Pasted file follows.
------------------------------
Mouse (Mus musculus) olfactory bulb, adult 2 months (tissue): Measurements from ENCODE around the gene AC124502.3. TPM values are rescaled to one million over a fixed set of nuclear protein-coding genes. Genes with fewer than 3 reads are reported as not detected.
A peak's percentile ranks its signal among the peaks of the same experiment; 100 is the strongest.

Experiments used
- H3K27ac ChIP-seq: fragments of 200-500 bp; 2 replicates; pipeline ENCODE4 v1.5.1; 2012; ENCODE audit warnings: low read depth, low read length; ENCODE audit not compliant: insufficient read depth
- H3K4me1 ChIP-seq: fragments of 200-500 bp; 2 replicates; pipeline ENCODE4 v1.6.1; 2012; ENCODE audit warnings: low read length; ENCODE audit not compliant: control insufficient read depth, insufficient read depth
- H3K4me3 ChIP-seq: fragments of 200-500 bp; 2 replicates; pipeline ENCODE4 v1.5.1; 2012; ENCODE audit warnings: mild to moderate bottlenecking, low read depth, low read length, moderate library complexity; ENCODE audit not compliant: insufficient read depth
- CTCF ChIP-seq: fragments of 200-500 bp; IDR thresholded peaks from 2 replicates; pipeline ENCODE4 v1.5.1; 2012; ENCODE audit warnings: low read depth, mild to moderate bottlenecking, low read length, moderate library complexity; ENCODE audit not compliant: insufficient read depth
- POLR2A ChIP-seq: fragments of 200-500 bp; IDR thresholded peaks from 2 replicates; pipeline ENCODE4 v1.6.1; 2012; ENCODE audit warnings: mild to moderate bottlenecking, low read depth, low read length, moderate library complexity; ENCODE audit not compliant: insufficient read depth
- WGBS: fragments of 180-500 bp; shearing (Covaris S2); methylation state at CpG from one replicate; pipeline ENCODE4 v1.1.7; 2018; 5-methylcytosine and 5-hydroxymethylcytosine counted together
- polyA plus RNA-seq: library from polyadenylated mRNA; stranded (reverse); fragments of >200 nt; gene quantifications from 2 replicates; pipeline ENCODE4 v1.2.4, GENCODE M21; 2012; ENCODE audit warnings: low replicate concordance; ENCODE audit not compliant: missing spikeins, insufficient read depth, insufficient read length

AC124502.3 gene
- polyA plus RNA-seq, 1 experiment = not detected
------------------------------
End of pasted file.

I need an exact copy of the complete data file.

Mouse (Mus musculus) olfactory bulb, adult 2 months (tissue): Measurements from ENCODE around the gene AC124502.3. TPM values are rescaled to one million over a fixed set of nuclear protein-coding genes. Genes with fewer than 3 reads are reported as not detected.
A peak's percentile ranks its signal among the peaks of the same experiment; 100 is the strongest.

Experiments used
- H3K27ac ChIP-seq: fragments of 200-500 bp; 2 replicates; pipeline ENCODE4 v1.5.1; 2012; ENCODE audit warnings: low read depth, low read length; ENCODE audit not compliant: insufficient read depth
- H3K4me1 ChIP-seq: fragments of 200-500 bp; 2 replicates; pipeline ENCODE4 v1.6.1; 2012; ENCODE audit warnings: low read length; ENCODE audit not compliant: control insufficient read depth, insufficient read depth
- H3K4me3 ChIP-seq: fragments of 200-500 bp; 2 replicates; pipeline ENCODE4 v1.5.1; 2012; ENCODE audit warnings: mild to moderate bottlenecking, low read depth, low read length, moderate library complexity; ENCODE audit not compliant: insufficient read depth
- CTCF ChIP-seq: fragments of 200-500 bp; IDR thresholded peaks from 2 replicates; pipeline ENCODE4 v1.5.1; 2012; ENCODE audit warnings: low read depth, mild to moderate bottlenecking, low read length, moderate library complexity; ENCODE audit not compliant: insufficient read depth
- POLR2A ChIP-seq: fragments of 200-500 bp; IDR thresholded peaks from 2 replicates; pipeline ENCODE4 v1.6.1; 2012; ENCODE audit warnings: mild to moderate bottlenecking, low read depth, low read length, moderate library complexity; ENCODE audit not compliant: insufficient read depth
- WGBS: fragments of 180-500 bp; shearing (Covaris S2); methylation state at CpG from one replicate; pipeline ENCODE4 v1.1.7; 2018; 5-methylcytosine and 5-hydroxymethylcytosine counted together
- polyA plus RNA-seq: library from polyadenylated mRNA; stranded (reverse); fragments of >200 nt; gene quantifications from 2 replicates; pipeline ENCODE4 v1.2.4, GENCODE M21; 2012; ENCODE audit warnings: low replicate concordance; ENCODE audit not compliant: missing spikeins, insufficient read depth, insufficient read length

AC124502.3 gene
- polyA plus RNA-seq, 1 experiment = not detected